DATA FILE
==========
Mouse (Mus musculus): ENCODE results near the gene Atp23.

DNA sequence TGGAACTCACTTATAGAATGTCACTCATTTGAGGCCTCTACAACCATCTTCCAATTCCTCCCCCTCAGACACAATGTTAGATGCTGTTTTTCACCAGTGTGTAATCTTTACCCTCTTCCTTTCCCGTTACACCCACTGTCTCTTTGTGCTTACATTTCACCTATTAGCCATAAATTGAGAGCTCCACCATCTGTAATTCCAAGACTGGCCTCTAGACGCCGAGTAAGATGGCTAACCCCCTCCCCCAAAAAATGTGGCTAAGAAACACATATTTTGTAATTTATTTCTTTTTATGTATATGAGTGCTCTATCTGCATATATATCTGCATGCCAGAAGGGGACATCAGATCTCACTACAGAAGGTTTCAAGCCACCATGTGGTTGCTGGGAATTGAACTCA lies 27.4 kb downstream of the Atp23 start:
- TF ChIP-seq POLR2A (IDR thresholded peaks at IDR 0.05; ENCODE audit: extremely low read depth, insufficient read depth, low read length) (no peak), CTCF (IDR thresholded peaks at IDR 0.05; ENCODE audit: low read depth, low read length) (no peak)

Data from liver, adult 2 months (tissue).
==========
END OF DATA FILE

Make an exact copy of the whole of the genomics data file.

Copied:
Mouse (Mus musculus): ENCODE results near the gene Atp23.

DNA sequence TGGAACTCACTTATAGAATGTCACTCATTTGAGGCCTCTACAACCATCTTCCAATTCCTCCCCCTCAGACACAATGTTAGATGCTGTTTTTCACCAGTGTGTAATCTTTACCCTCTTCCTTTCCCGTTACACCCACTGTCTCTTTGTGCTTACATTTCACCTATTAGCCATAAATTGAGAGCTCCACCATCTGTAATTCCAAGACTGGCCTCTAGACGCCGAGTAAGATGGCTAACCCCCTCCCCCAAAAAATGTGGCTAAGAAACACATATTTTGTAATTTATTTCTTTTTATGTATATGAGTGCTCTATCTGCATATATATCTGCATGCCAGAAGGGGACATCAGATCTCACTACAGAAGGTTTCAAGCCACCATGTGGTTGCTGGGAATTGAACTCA lies 27.4 kb downstream of the Atp23 start:
- TF ChIP-seq POLR2A (IDR thresholded peaks at IDR 0.05; ENCODE audit: extremely low read depth, insufficient read depth, low read length) (no peak), CTCF (IDR thresholded peaks at IDR 0.05; ENCODE audit: low read depth, low read length) (no peak)

Data from liver, adult 2 months (tissue).